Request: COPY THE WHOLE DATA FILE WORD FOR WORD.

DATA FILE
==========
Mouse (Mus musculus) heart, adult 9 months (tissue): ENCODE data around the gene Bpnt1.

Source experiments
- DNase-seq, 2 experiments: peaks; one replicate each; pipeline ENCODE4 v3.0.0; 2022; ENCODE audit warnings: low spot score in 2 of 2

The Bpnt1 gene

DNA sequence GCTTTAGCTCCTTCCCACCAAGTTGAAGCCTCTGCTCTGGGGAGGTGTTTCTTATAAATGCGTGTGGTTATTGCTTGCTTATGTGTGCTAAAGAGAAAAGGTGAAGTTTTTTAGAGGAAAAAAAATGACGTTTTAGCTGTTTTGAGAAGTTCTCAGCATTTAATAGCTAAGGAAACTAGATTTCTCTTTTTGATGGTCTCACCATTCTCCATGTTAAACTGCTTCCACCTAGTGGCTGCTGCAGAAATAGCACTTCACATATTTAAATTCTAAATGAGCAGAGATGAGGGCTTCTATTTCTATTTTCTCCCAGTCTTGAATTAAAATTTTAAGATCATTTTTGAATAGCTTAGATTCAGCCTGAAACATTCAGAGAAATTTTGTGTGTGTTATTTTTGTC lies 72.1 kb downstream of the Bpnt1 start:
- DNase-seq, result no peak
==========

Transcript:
Mouse (Mus musculus) heart, adult 9 months (tissue): ENCODE data around the gene Bpnt1.

Source experiments
- DNase-seq, 2 experiments: peaks; one replicate each; pipeline ENCODE4 v3.0.0; 2022; ENCODE audit warnings: low spot score in 2 of 2

The Bpnt1 gene

DNA sequence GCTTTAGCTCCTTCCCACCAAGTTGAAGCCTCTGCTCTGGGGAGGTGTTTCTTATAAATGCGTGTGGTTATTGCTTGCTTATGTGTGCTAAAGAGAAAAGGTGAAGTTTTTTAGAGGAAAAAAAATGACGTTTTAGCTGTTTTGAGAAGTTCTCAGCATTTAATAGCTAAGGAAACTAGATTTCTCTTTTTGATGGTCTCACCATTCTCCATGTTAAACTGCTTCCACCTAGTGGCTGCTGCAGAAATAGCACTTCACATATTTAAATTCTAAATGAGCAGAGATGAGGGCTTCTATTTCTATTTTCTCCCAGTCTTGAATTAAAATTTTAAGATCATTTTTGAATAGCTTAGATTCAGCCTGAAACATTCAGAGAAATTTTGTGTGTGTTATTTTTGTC lies 72.1 kb downstream of the Bpnt1 start:
- DNase-seq, result no peak